Britain has issued a security alert for its citizens, warning of the possibility of terrorism in Tanzania’s southern districts along the border with Mozambique.
On October 30, the UK’s Foreign, Commonwealth and Development Office (FCDO) issued a revised travel advisory for Tanzania, advising against “all but essential travel to any area within 20 kilometers of the Tanzanian border with the Cabo Delgado Province of northern Mozambique.”
The latest advice was issued in response to “attacks by groups linked to Islamic extremism,” and it warned that terrorists were “very likely to try to carry out attacks in Tanzania in the near future, including in major cities.”
According to the FCDO, the attacks “could be indiscriminate and occur without warning” with an added risk of “kidnapping for ransom and political purposes.”
“Places frequented by Westerners, including places of worship, transport hubs, embassies, hotels and restaurants, and major gatherings like sporting and religious events, may be targets,” it said.
Every year, approximately 75,000 British people visit Tanzania, and the FCDO advises visitors to “remain vigilant at all times” while there.
The current warning comes nearly two weeks after a similar one was issued for certain areas in Uganda in response to the deaths of three individuals, including a British citizen, in a “suspected” terrorist incident in the country’s Queen Elizabeth National Park.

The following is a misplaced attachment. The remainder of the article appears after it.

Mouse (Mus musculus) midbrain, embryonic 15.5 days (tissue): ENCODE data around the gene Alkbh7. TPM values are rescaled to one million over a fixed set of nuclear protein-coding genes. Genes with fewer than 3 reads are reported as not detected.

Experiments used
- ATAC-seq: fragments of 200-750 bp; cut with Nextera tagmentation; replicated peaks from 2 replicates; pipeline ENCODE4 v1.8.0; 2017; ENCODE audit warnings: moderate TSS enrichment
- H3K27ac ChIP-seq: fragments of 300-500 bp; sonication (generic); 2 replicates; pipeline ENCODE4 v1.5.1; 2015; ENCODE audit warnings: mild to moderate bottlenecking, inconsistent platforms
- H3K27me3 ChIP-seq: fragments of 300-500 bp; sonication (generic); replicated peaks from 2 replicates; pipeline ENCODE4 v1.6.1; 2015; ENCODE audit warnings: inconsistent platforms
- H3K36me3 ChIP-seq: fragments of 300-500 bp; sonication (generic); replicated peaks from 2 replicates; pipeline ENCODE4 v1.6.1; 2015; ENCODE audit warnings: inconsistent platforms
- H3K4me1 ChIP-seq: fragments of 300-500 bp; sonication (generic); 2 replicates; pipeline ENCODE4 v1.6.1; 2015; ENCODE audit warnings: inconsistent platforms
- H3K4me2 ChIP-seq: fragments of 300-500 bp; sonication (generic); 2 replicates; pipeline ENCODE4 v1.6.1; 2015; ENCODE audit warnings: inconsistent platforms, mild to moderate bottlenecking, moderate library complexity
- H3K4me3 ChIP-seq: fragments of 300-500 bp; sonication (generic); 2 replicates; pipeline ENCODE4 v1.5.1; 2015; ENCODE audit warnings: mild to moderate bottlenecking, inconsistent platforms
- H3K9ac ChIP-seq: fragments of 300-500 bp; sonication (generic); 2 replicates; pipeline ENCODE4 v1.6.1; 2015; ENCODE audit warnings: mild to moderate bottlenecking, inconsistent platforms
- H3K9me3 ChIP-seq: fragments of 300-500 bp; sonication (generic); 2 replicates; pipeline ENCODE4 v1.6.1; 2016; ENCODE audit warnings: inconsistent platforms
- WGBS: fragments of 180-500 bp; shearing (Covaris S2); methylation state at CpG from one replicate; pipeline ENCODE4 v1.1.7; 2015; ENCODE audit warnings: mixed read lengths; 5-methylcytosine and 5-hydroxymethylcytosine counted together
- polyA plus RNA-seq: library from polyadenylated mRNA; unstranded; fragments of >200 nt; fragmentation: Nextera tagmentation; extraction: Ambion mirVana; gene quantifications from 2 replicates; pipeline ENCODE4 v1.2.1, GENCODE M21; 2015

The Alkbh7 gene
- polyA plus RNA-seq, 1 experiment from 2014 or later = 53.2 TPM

A South African national and a local tour guide were also killed in the mid-October Uganda tragedy.
According to the FCDO, while Tanzania has not experienced a significant terrorist attack since the 1998 US embassy bombing in Dar es Salaam, there have been a number of smaller-scale incidents.
The advisory specifically mentioned an October 2020 attack in Kitara villagè in Tanzania’s Mtwara area on the border with Mozambique, which was “claimed” by Islamic militants operating in northern Mozambique.
“Attacks by IS-Mozambique, which is based in Mozambique’s Cabo Delgado province, are possible near Tanzania’s border with this area of Mozambique.” There is also some perceived to be support for Daesh (previously known as ISIL),” it claimed.
Members of Somalia’s Al Shabaab faction were also “thought to be active in Tanzania” as well as other East African countries, according to the report.